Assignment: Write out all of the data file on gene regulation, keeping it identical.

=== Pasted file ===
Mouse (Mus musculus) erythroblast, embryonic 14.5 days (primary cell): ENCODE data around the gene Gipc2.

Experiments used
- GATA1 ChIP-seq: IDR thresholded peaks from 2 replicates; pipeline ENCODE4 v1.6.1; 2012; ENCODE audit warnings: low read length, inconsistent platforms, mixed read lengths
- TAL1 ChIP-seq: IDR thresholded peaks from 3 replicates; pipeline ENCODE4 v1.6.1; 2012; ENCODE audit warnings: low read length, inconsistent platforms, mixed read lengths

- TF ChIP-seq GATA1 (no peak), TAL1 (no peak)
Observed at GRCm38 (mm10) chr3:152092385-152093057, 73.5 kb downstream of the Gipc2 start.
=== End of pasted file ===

Mouse (Mus musculus) erythroblast, embryonic 14.5 days (primary cell): ENCODE data around the gene Gipc2.

Experiments used
- GATA1 ChIP-seq: IDR thresholded peaks from 2 replicates; pipeline ENCODE4 v1.6.1; 2012; ENCODE audit warnings: low read length, inconsistent platforms, mixed read lengths
- TAL1 ChIP-seq: IDR thresholded peaks from 3 replicates; pipeline ENCODE4 v1.6.1; 2012; ENCODE audit warnings: low read length, inconsistent platforms, mixed read lengths

- TF ChIP-seq GATA1 (no peak), TAL1 (no peak)
Observed at GRCm38 (mm10) chr3:152092385-152093057, 73.5 kb downstream of the Gipc2 start.